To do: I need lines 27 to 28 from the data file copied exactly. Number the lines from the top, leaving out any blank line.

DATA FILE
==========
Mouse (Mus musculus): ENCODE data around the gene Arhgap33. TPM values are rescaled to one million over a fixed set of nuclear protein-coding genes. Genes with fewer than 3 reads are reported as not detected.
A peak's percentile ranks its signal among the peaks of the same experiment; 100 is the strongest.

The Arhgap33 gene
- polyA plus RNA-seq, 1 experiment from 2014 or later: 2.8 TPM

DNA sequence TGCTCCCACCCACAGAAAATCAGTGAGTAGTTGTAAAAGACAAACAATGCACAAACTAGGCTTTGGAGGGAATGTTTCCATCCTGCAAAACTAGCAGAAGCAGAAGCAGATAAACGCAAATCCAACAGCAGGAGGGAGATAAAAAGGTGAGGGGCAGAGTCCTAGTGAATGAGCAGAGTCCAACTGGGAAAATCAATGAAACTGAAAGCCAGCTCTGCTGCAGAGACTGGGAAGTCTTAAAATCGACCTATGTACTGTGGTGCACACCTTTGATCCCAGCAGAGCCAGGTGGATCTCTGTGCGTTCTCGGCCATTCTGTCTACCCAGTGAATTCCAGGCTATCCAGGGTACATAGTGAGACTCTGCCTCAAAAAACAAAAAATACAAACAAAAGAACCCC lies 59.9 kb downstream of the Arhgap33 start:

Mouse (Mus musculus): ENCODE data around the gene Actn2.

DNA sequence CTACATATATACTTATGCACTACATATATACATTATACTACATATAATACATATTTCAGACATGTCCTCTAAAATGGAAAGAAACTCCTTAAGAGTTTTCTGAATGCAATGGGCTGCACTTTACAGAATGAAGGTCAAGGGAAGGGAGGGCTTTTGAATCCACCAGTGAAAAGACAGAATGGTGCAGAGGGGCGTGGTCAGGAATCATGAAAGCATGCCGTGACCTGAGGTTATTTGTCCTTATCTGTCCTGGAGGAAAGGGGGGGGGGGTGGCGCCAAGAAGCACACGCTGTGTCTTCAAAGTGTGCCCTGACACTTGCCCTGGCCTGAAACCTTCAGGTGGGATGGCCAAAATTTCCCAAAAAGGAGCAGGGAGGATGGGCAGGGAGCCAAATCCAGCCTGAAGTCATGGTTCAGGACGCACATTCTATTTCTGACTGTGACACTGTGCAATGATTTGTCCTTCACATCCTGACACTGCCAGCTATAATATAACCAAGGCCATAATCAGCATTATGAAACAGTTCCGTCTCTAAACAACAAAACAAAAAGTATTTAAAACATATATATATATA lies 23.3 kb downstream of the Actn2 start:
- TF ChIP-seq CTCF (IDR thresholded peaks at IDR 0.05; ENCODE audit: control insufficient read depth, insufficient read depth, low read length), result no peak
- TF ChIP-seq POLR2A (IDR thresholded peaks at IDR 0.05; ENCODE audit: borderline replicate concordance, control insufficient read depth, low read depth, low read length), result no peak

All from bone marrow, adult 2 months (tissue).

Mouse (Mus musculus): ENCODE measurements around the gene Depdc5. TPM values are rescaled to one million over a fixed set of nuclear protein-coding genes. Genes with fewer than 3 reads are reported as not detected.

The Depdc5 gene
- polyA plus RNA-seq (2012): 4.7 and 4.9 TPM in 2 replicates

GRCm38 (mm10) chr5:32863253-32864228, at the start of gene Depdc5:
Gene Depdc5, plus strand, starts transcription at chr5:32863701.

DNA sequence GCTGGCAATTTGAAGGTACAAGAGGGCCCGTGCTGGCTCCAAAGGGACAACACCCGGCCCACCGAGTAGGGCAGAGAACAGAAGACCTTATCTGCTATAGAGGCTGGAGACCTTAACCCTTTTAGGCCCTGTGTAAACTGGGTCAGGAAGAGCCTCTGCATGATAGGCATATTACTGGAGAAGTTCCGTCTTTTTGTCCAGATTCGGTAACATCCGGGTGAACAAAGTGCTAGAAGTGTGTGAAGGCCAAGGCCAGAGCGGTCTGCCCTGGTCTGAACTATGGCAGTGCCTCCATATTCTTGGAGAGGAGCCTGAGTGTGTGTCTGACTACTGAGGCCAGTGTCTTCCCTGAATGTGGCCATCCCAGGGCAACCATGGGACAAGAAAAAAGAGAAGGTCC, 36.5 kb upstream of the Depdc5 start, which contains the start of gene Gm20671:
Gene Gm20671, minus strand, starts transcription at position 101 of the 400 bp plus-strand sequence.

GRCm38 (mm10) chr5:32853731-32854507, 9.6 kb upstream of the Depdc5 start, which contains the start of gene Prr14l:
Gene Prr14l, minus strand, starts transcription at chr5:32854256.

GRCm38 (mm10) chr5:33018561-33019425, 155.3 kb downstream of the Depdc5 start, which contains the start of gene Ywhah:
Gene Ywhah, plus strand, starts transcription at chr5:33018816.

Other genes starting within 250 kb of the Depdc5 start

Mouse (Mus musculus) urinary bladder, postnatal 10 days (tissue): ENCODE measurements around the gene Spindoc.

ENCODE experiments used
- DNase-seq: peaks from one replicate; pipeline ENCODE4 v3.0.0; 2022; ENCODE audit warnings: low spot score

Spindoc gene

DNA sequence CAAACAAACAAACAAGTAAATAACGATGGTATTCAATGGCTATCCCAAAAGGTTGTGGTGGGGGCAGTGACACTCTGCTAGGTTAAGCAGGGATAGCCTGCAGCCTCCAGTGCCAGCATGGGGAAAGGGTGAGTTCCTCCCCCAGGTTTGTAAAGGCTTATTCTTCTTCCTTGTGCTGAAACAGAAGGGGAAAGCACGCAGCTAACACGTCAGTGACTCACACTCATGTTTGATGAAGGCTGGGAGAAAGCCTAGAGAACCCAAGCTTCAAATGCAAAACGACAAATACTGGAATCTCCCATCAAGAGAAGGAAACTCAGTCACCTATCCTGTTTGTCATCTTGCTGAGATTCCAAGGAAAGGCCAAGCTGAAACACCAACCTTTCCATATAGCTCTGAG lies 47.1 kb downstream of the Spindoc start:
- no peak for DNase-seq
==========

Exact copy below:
DNA sequence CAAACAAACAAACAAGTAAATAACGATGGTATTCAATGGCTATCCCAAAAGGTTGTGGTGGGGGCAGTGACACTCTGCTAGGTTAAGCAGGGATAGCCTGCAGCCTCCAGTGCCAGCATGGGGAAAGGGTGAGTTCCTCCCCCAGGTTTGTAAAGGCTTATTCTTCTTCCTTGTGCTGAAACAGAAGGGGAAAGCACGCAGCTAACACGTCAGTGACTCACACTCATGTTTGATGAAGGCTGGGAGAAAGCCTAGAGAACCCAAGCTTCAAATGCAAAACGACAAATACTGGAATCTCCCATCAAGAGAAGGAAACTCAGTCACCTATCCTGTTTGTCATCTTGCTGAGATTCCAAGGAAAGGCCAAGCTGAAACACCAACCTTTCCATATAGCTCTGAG lies 47.1 kb downstream of the Spindoc start:
- no peak for DNase-seq